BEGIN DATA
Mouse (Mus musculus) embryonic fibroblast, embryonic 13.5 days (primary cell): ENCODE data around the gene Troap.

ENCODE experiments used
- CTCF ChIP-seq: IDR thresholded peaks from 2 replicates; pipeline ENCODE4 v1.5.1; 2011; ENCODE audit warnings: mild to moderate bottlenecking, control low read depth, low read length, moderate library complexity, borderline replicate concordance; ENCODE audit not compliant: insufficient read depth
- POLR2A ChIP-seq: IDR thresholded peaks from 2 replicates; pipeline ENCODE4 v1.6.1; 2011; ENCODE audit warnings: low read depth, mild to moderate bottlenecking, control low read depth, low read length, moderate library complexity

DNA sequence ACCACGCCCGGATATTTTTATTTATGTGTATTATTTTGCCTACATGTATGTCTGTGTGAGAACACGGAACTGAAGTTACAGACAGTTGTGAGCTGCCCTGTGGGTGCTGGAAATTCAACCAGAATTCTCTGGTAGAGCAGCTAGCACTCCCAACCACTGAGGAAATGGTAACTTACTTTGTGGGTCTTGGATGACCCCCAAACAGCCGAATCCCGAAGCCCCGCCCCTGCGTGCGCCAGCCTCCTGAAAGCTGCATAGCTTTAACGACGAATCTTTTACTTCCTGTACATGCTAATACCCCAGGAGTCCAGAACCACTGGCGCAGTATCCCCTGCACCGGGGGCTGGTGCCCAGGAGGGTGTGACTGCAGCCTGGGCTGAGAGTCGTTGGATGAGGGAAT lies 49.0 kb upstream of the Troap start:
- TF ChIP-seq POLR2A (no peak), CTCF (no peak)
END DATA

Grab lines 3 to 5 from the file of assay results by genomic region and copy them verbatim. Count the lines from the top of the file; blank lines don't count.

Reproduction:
- CTCF ChIP-seq: IDR thresholded peaks from 2 replicates; pipeline ENCODE4 v1.5.1; 2011; ENCODE audit warnings: mild to moderate bottlenecking, control low read depth, low read length, moderate library complexity, borderline replicate concordance; ENCODE audit not compliant: insufficient read depth
- POLR2A ChIP-seq: IDR thresholded peaks from 2 replicates; pipeline ENCODE4 v1.6.1; 2011; ENCODE audit warnings: low read depth, mild to moderate bottlenecking, control low read depth, low read length, moderate library complexity

DNA sequence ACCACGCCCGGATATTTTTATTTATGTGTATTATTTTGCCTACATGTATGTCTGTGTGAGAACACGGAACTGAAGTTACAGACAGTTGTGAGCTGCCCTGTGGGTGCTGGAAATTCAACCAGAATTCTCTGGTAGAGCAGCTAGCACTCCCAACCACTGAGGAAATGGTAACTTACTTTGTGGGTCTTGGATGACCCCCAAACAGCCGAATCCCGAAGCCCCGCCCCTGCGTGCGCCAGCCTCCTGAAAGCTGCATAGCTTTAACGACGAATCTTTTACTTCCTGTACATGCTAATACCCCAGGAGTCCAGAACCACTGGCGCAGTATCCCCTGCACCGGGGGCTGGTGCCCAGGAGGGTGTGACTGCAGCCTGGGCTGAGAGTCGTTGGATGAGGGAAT lies 49.0 kb upstream of the Troap start: